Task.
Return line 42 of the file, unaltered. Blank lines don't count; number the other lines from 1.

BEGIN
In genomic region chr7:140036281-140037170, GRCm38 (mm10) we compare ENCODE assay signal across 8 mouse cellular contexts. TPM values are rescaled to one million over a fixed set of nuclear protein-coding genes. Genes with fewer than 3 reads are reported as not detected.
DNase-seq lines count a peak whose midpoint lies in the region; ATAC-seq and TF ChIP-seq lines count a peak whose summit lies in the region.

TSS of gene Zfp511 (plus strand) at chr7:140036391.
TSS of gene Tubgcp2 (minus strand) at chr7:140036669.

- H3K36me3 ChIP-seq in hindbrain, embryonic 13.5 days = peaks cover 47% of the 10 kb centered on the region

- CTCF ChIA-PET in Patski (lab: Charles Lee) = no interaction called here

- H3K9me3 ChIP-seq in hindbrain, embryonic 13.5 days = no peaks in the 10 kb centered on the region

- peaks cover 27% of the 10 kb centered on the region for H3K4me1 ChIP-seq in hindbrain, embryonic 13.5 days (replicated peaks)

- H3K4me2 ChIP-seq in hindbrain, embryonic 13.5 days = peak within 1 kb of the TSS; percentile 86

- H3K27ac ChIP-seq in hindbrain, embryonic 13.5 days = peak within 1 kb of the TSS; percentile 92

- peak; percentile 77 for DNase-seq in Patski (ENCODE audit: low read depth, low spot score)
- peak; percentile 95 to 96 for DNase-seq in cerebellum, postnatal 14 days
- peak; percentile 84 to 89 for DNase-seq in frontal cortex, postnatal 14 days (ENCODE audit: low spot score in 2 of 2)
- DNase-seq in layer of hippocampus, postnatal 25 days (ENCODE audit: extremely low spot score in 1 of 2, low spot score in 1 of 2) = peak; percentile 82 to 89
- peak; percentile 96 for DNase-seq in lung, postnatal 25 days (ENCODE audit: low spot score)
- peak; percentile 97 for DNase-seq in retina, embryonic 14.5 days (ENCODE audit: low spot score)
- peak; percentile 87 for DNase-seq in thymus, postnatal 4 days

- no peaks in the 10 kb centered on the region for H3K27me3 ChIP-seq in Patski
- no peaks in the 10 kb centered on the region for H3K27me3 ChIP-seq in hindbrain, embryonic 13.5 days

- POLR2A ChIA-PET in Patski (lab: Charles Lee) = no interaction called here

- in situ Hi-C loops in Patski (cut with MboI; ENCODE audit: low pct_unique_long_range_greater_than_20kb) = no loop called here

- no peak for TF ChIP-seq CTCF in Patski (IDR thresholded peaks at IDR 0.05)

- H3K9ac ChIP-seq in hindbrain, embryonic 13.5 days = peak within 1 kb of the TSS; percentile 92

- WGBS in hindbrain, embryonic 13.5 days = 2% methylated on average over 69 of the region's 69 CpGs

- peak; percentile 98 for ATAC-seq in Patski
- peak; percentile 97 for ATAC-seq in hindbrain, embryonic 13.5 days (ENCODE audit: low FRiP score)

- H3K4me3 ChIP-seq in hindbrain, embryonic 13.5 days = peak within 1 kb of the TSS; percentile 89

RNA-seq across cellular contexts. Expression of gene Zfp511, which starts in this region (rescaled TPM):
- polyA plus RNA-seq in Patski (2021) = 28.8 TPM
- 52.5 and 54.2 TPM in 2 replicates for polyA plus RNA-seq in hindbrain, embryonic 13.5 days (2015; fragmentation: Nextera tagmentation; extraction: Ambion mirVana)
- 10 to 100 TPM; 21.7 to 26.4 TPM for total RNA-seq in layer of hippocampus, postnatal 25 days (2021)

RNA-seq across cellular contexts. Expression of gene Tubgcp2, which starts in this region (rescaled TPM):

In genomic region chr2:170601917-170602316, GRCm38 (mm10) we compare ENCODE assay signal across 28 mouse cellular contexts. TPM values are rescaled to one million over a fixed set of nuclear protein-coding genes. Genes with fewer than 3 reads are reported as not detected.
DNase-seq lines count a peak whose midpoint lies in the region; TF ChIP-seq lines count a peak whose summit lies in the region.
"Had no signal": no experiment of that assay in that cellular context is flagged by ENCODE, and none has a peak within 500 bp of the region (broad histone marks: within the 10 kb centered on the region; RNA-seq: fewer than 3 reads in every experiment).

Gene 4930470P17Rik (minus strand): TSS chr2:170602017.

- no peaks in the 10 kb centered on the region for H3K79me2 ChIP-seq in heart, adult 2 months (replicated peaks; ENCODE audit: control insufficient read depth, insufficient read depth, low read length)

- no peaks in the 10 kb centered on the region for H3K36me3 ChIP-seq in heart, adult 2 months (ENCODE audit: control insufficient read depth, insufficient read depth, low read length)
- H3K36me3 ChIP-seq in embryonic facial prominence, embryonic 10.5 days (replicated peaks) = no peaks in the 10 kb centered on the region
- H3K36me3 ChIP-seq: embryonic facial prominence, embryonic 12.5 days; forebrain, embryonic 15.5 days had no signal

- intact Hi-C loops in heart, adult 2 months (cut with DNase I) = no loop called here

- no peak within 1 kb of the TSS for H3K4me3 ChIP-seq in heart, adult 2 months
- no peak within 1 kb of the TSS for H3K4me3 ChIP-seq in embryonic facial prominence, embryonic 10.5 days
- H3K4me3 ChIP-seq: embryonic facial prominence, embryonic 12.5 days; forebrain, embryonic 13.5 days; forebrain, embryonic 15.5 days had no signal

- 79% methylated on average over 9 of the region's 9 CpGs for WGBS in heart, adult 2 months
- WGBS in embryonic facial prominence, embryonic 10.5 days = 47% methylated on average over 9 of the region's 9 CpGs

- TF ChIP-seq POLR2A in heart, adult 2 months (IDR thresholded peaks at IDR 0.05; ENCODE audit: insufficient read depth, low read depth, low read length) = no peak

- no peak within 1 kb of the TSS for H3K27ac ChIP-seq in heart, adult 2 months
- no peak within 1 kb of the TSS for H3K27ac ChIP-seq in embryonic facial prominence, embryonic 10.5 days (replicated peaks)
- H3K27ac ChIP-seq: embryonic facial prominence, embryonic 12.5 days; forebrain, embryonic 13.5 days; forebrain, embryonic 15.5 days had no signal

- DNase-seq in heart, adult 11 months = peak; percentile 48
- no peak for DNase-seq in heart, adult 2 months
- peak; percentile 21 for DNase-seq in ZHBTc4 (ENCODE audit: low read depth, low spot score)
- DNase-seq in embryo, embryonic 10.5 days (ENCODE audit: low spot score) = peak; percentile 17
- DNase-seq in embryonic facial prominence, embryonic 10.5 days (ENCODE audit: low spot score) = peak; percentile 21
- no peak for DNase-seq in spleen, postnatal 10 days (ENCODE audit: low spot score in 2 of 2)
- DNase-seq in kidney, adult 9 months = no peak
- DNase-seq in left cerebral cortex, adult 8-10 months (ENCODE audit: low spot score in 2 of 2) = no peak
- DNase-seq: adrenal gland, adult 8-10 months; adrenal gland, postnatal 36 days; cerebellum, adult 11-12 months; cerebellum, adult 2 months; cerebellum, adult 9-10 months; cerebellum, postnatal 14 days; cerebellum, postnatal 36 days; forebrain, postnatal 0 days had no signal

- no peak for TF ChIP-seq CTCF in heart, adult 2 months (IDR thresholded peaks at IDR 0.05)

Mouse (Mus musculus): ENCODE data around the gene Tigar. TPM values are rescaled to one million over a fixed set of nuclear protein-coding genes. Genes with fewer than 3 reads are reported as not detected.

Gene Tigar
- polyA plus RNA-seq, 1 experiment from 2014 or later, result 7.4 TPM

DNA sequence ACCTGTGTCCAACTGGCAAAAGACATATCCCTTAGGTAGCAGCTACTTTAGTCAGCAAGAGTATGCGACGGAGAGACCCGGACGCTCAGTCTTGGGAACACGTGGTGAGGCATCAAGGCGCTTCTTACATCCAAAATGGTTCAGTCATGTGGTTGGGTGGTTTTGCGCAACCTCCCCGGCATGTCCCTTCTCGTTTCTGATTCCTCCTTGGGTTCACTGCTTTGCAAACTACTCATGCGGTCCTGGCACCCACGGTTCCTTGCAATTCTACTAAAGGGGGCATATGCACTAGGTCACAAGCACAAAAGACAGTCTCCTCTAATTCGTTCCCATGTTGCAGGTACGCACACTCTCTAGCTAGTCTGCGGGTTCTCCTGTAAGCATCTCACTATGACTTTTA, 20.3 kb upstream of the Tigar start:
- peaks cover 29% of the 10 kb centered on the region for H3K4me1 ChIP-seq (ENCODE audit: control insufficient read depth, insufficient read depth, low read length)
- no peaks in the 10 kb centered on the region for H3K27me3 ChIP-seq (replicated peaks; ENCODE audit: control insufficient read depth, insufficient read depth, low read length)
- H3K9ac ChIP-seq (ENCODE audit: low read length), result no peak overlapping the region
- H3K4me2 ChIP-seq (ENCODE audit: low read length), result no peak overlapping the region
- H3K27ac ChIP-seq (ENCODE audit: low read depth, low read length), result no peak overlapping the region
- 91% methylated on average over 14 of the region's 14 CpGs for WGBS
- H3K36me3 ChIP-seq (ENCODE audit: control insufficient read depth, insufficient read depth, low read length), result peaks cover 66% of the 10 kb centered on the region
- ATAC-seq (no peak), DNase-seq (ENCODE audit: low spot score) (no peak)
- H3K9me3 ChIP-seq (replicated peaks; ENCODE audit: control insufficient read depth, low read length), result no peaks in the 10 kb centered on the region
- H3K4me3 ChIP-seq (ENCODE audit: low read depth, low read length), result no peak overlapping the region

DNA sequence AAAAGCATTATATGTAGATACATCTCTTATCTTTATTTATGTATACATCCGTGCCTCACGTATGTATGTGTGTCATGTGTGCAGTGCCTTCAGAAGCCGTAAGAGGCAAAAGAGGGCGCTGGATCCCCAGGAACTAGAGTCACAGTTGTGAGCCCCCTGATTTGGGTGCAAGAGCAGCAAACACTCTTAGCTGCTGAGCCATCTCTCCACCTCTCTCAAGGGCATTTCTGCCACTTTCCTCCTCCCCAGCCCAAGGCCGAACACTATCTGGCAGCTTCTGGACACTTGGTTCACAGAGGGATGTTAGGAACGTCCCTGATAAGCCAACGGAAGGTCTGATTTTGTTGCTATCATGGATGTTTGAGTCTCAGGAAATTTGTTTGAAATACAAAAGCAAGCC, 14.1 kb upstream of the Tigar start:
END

- no peak within 1 kb of the TSS for H3K4me3 ChIP-seq in heart, adult 2 months